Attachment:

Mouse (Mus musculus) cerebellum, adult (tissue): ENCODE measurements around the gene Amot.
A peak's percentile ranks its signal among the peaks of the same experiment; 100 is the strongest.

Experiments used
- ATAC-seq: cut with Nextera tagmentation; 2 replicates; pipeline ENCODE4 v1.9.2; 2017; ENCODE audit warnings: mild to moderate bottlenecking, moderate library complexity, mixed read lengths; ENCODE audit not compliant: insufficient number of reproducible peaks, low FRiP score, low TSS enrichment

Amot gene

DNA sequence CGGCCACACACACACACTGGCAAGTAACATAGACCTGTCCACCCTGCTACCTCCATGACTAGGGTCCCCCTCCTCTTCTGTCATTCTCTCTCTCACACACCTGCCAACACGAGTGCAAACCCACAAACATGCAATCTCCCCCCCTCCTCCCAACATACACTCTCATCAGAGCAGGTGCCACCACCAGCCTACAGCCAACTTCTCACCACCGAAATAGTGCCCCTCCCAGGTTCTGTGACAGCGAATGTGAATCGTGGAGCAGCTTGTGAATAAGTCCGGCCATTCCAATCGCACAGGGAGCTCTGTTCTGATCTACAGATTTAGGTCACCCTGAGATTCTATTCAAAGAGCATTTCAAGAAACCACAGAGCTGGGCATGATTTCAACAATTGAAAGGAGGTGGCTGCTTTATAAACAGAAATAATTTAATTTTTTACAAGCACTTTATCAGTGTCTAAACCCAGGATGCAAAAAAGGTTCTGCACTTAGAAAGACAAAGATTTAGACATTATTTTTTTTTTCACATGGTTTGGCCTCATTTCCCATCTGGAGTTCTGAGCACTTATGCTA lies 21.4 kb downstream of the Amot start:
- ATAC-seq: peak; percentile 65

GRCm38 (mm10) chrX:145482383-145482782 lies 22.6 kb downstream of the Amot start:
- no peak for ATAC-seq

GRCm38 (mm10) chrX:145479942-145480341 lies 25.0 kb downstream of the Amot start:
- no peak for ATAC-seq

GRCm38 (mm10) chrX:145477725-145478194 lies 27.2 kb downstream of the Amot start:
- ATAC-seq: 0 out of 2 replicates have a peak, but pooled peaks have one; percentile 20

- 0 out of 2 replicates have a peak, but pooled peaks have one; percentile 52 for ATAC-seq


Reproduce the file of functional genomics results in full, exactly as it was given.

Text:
Mouse (Mus musculus) cerebellum, adult (tissue): ENCODE measurements around the gene Amot.
A peak's percentile ranks its signal among the peaks of the same experiment; 100 is the strongest.

Experiments used
- ATAC-seq: cut with Nextera tagmentation; 2 replicates; pipeline ENCODE4 v1.9.2; 2017; ENCODE audit warnings: mild to moderate bottlenecking, moderate library complexity, mixed read lengths; ENCODE audit not compliant: insufficient number of reproducible peaks, low FRiP score, low TSS enrichment

Amot gene

DNA sequence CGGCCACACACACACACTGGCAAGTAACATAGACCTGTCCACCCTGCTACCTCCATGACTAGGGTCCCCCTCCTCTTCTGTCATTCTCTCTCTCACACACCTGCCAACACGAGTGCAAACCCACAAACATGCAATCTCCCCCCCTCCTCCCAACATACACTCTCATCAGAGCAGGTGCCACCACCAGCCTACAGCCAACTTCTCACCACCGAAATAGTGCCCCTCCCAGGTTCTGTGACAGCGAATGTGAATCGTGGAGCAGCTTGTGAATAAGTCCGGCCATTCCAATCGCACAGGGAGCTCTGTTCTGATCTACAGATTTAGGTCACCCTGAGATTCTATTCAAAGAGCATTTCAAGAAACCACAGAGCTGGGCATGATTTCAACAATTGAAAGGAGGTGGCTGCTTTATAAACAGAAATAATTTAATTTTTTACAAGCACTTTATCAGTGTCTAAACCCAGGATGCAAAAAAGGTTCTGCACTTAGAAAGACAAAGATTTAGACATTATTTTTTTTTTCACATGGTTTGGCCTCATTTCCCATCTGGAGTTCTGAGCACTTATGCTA lies 21.4 kb downstream of the Amot start:
- ATAC-seq: peak; percentile 65

GRCm38 (mm10) chrX:145482383-145482782 lies 22.6 kb downstream of the Amot start:
- no peak for ATAC-seq

GRCm38 (mm10) chrX:145479942-145480341 lies 25.0 kb downstream of the Amot start:
- no peak for ATAC-seq

GRCm38 (mm10) chrX:145477725-145478194 lies 27.2 kb downstream of the Amot start:
- ATAC-seq: 0 out of 2 replicates have a peak, but pooled peaks have one; percentile 20

- 0 out of 2 replicates have a peak, but pooled peaks have one; percentile 52 for ATAC-seq